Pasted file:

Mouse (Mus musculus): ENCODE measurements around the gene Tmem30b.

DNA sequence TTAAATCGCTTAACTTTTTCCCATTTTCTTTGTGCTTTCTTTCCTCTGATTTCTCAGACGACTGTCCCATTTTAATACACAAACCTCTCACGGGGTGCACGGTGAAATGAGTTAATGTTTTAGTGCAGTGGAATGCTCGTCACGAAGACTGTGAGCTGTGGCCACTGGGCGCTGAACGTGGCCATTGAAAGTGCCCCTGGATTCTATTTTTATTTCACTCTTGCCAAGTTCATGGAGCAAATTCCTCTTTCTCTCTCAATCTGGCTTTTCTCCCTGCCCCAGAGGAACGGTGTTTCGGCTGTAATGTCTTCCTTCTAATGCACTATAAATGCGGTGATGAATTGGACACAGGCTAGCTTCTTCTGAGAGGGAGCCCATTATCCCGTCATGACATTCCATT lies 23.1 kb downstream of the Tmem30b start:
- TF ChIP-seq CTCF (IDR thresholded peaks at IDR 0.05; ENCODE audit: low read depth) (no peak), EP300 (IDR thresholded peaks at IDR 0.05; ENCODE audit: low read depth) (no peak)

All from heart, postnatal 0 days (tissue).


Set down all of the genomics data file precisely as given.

Mouse (Mus musculus): ENCODE measurements around the gene Tmem30b.

DNA sequence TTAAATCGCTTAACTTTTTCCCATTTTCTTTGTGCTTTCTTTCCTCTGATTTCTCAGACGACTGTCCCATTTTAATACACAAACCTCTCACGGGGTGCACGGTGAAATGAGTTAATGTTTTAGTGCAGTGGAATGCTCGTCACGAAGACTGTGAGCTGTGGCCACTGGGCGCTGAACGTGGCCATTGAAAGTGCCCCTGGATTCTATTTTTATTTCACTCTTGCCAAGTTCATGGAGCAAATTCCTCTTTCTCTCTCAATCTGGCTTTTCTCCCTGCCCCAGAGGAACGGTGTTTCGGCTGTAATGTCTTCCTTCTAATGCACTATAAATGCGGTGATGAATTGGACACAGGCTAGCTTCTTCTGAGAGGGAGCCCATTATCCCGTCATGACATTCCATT lies 23.1 kb downstream of the Tmem30b start:
- TF ChIP-seq CTCF (IDR thresholded peaks at IDR 0.05; ENCODE audit: low read depth) (no peak), EP300 (IDR thresholded peaks at IDR 0.05; ENCODE audit: low read depth) (no peak)

All from heart, postnatal 0 days (tissue).